boomers face meth addiction
By Ryan Lenz
Associated Press March
BLOOMFIELD – Mike Walls
never envisioned his golden years as a fight with drug
addiction when a friend gave him a plastic bag of white
crystal powder and a promise of youth nearly two decades
A cross-country truck
driver, he was almost 40 and feeling fatigued when he
sniffed methamphetamine from a dusted toothpick at a
truck stop, hoping he could drive all night.
“It seemed like I didn’t
want to face the fact that I was getting older,” Walls
said, running his fingertips through a strawberry red
goatee streaked with silver.
At 55, with rotten teeth,
frayed nerves and high blood pressure – all brought on
by meth – Walls is one of a growing number of baby
boomers struggling with addiction to the stimulant and
seeking help after living with it through middle age.
Nationwide, the number of
people age 55 and older seeking treatment for meth has
increased 15-fold since 1992, according to federal
statistics. The spike has left drug counselors, already
reeling from treating a rush of younger addicts,
grasping for guidance.
president of the Pennsylvania-based National Association
of Addiction Treatment Providers, said older meth
addicts remain an uncharted group.
“Because of the way that
we tend to pigeonhole or stereotype older adults, we
don’t think that they will have access to
methamphetamines,” said Hunsicker, whose group plans to
discuss older addicts at its annual conference in
Florida in May. “The contrary seems to be true.”
Meth addiction has jumped
cultural gaps before, moving from rural settings to
urban backdrops. While meth has been used most by people
between 18 and 25, according to federal surveys, its
abuse among older populations is rising.
The Substance Abuse and
Mental Health Services Administration in Washington,
D.C., which tracks national drug trends, found the
number of people older than 55 seeking treatment for
meth addiction rose from 44 in 1992 to 693 in 2003, the
most recent year for which statistics are available.
Leah Young, spokeswoman
for the agency, said that is only a fraction of the
total seeking treatment for meth addiction nationwide –
about 136,000 people in 2003, according to federal
“The number is so small
at this point that I don’t think anyone can do any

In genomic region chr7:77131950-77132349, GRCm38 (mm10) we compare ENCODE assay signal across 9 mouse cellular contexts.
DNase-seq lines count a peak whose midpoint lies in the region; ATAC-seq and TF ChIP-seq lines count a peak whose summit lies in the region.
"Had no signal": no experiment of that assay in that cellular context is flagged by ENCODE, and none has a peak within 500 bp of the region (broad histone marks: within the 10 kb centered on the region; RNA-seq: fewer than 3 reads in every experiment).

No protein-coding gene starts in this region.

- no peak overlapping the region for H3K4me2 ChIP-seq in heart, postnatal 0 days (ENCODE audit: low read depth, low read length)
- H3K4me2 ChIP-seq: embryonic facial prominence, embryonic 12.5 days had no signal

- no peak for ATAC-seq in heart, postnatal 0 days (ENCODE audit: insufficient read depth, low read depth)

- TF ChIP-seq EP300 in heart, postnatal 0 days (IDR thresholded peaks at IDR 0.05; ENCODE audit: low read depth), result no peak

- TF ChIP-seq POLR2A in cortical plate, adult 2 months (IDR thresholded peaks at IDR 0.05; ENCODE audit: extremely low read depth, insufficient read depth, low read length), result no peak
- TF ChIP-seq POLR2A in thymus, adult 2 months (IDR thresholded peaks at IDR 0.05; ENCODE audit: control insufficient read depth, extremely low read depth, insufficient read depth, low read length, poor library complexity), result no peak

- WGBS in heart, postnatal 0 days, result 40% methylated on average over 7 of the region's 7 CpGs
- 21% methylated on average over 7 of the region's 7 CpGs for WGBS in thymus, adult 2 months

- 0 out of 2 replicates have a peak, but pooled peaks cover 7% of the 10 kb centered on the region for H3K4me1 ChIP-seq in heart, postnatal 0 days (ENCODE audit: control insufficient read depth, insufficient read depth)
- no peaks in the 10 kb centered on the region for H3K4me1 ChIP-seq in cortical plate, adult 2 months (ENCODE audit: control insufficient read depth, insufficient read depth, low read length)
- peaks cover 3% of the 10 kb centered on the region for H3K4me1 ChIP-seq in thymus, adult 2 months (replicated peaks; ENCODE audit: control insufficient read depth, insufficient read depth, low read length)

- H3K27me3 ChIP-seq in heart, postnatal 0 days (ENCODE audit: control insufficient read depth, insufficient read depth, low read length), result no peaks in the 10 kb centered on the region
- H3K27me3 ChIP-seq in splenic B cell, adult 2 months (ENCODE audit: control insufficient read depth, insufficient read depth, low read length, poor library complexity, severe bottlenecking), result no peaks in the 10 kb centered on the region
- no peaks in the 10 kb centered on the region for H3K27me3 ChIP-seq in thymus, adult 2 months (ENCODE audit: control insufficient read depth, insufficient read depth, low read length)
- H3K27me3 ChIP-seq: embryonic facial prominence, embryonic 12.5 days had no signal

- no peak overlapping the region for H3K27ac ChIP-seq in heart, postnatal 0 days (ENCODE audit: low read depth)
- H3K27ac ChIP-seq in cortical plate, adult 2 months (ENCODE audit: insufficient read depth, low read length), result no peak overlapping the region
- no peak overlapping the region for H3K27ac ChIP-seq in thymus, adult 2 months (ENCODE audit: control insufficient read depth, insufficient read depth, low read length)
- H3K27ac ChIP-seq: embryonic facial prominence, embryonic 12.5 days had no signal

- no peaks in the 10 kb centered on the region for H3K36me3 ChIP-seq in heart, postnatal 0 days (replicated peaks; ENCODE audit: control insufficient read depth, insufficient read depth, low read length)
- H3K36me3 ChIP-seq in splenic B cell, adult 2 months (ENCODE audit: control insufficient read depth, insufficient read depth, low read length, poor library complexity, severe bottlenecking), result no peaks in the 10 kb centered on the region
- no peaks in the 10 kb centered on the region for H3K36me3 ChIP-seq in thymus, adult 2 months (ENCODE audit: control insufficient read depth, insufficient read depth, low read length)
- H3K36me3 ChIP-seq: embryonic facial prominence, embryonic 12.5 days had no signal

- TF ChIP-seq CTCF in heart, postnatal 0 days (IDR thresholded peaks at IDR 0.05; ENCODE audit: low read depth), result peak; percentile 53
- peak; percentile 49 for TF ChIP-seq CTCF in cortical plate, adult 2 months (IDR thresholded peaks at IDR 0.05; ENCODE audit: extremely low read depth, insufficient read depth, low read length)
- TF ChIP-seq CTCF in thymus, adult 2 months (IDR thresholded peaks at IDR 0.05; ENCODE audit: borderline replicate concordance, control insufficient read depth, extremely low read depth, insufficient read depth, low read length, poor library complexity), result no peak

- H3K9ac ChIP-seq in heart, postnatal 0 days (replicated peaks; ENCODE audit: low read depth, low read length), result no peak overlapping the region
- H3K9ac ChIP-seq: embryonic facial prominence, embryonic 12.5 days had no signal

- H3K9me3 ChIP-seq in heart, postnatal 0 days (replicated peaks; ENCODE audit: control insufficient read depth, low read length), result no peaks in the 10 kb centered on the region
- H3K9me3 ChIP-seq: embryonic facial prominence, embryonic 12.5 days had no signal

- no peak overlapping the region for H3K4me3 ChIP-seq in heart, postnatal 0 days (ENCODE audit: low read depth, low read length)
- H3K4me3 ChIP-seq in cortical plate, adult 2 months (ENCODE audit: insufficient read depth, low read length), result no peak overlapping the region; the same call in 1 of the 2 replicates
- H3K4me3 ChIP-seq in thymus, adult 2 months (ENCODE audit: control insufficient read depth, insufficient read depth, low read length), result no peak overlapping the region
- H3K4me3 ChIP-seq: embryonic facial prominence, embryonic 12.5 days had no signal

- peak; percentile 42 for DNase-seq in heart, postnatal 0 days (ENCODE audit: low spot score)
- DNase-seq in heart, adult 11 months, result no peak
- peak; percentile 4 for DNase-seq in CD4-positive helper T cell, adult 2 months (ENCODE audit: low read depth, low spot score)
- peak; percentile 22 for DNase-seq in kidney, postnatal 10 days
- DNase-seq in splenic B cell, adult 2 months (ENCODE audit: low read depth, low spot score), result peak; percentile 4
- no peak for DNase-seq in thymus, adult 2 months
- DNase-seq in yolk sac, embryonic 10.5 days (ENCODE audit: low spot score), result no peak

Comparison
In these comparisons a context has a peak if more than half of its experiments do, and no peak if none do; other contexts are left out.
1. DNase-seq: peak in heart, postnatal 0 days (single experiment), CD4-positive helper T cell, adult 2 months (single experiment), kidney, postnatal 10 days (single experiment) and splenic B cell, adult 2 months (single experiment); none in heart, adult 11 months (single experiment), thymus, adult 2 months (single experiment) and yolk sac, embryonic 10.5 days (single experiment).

analysis on them,” Young said.
Counselors insist even
slight increases among older populations can be
Meth can cause rotten
teeth, rapid weight loss and hallucinations among users
of any age.
But the effects of
addiction can be worse with age, causing high blood
pressure, hypertension and a risk of heart attack.
Prolonged use can lead to
kidney disorders, liver or brain damage, depression and
malnutrition, said Dr. Barbara Krantz, who helps run the
Hanley Center, which offers drug treatment in West Palm
“Chemical dependency is a
brain disease. It doesn’t matter how old you are,”
The cost of treating
people for meth addiction also can increase with age.
Because of years of addiction – and deep-seated habits –
people older than 55 chance being in treatment longer.
At the Greene County
Rehabilitation Center in Bloomfield, the first stage of
treatment costs $600 a month, which pays for room and
board and lasts until a person is healthy enough to
leave. It does not include medical bills. The second
phase, which Walls is in, runs $155 a week. Recovering
addicts leave during the day to work but return each
night for more counseling.
A final phase, designed
to help recovered addicts remain clean, is free.
Gus Mathias, who manages
the Greene County center and one other in Indiana, has
seen meth ravage young addicts. What he has seen among
older clients is worse.
“Methamphetamine is hard
on young people. You lose a lot of weight. Your teeth
fall out. You hallucinate. But when you start to get
older, it happens much faster,” he said. “I’ve got any
number of people that come in looking tragic.”
Walls is a perfect
example, Mathias said.
After being caught making
meth in a farm field seven months ago, Walls arrived for
court-ordered treatment 30 pounds underweight and
Well into his treatment,
the father of three now works at his own auto shop
before heading home to the rehabilitation center in
His blood pressure has
fallen and his once-sunken cheeks have filled out. He
attends regular counseling sessions at the center to
learn about the triggers of addiction.
He waits, hoping the
craving subsides a little more each day.
Younger meth addicts turn
to him for help when they arrive. He’s a grandfather
figure they pepper with questions, asking how he finally
got clean. Walls wishes he could give them answers, but
he can’t. Not yet. There’s so much farther to go.
Older meth addicts
The problem: The number of
people 55 and older seeking treatment of
methamphetamine addiction has increased 15-fold since
Meth use among older people can cause health
complications, such as kidney and brain damage, that
doctors say are difficult to reverse after a person
The National Association of Addiction Treatment
Providers plans to give counselors guidance on
treating aging meth addicts at its annual conference
this May in